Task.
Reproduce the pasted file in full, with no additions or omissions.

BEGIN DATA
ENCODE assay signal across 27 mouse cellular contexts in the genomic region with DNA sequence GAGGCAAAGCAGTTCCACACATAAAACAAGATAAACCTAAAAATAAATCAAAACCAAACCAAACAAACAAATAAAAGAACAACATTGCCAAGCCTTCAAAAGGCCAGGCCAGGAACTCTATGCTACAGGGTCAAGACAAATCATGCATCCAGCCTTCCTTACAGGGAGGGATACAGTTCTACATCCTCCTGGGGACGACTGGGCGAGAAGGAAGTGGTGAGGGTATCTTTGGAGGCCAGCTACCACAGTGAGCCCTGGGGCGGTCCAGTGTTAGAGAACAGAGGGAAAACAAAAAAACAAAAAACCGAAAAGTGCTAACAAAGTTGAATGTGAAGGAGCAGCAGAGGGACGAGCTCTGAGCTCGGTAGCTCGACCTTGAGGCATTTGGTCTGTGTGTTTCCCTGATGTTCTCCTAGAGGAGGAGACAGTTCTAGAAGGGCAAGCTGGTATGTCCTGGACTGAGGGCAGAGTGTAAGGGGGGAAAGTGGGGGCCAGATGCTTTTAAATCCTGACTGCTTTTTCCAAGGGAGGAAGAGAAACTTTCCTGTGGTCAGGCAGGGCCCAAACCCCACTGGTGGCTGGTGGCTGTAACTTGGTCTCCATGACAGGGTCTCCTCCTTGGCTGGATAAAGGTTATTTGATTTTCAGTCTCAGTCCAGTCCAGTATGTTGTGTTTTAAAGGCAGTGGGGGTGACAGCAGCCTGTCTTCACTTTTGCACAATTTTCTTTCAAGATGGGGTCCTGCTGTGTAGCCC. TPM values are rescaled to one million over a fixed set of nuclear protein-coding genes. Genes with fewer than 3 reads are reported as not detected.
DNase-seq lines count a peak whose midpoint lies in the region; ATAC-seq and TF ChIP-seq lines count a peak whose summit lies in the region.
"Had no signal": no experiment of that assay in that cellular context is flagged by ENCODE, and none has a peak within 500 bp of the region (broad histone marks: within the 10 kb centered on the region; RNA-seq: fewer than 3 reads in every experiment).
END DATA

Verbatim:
ENCODE assay signal across 27 mouse cellular contexts in the genomic region with DNA sequence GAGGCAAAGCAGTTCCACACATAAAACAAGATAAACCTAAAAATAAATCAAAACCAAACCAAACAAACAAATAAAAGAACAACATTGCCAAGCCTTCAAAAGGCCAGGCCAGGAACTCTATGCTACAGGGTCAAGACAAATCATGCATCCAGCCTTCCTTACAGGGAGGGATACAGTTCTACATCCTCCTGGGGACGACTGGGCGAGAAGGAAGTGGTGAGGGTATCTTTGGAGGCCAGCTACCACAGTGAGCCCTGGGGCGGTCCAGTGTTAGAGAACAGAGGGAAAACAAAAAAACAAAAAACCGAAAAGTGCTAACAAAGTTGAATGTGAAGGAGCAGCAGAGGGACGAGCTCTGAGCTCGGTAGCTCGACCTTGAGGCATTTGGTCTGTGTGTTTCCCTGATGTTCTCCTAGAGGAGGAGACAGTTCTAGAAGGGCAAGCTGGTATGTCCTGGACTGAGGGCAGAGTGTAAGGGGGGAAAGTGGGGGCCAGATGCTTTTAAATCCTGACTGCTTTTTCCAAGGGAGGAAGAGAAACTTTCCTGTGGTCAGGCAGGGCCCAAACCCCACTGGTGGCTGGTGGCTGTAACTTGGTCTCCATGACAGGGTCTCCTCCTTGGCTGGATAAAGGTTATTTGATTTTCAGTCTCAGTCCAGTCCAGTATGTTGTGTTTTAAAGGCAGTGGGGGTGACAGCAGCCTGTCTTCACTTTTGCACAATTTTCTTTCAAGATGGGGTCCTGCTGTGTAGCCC. TPM values are rescaled to one million over a fixed set of nuclear protein-coding genes. Genes with fewer than 3 reads are reported as not detected.
DNase-seq lines count a peak whose midpoint lies in the region; ATAC-seq and TF ChIP-seq lines count a peak whose summit lies in the region.
"Had no signal": no experiment of that assay in that cellular context is flagged by ENCODE, and none has a peak within 500 bp of the region (broad histone marks: within the 10 kb centered on the region; RNA-seq: fewer than 3 reads in every experiment).